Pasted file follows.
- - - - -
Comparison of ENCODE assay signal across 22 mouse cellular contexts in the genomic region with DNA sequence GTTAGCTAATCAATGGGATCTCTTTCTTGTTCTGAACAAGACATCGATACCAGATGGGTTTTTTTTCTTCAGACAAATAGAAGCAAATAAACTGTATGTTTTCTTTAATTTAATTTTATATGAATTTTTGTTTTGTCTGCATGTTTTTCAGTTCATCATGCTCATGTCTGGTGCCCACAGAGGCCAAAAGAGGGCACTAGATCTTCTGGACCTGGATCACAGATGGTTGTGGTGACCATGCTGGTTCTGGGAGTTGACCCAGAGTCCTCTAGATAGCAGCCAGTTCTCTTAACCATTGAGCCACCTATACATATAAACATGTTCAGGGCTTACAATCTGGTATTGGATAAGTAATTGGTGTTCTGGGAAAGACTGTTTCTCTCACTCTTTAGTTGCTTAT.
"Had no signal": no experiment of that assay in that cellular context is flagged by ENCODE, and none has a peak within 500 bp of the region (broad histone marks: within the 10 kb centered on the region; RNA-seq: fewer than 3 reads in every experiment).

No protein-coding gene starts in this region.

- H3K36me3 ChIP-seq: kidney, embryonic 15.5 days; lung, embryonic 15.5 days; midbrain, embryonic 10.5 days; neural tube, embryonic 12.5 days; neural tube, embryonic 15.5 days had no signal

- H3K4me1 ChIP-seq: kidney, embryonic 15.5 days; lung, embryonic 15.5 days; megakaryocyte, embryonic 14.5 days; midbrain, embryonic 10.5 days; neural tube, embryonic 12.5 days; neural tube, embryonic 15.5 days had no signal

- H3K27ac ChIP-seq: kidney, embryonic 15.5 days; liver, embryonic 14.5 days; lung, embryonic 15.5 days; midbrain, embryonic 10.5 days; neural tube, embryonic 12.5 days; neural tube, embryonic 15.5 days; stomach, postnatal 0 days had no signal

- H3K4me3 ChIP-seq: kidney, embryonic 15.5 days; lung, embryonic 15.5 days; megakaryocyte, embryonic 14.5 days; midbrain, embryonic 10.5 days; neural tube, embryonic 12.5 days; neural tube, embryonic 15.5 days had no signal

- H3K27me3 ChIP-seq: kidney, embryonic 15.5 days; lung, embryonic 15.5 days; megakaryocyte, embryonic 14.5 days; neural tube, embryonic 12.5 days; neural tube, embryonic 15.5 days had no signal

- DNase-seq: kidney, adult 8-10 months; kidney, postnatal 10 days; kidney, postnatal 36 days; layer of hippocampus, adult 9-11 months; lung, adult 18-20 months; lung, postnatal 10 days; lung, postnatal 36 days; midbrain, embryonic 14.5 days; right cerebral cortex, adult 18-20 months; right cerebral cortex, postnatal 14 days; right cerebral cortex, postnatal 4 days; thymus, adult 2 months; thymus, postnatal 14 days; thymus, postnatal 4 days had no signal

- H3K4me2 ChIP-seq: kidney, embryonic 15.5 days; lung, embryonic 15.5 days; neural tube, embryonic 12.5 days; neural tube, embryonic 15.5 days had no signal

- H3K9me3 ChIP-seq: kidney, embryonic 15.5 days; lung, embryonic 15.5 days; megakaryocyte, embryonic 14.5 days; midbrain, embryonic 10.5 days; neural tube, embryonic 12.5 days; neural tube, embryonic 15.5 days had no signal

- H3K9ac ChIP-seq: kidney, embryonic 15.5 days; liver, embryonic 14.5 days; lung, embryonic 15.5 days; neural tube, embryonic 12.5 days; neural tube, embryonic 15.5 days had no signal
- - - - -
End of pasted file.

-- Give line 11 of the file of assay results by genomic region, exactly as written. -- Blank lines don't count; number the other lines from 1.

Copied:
- H3K9me3 ChIP-seq: kidney, embryonic 15.5 days; lung, embryonic 15.5 days; megakaryocyte, embryonic 14.5 days; midbrain, embryonic 10.5 days; neural tube, embryonic 12.5 days; neural tube, embryonic 15.5 days had no signal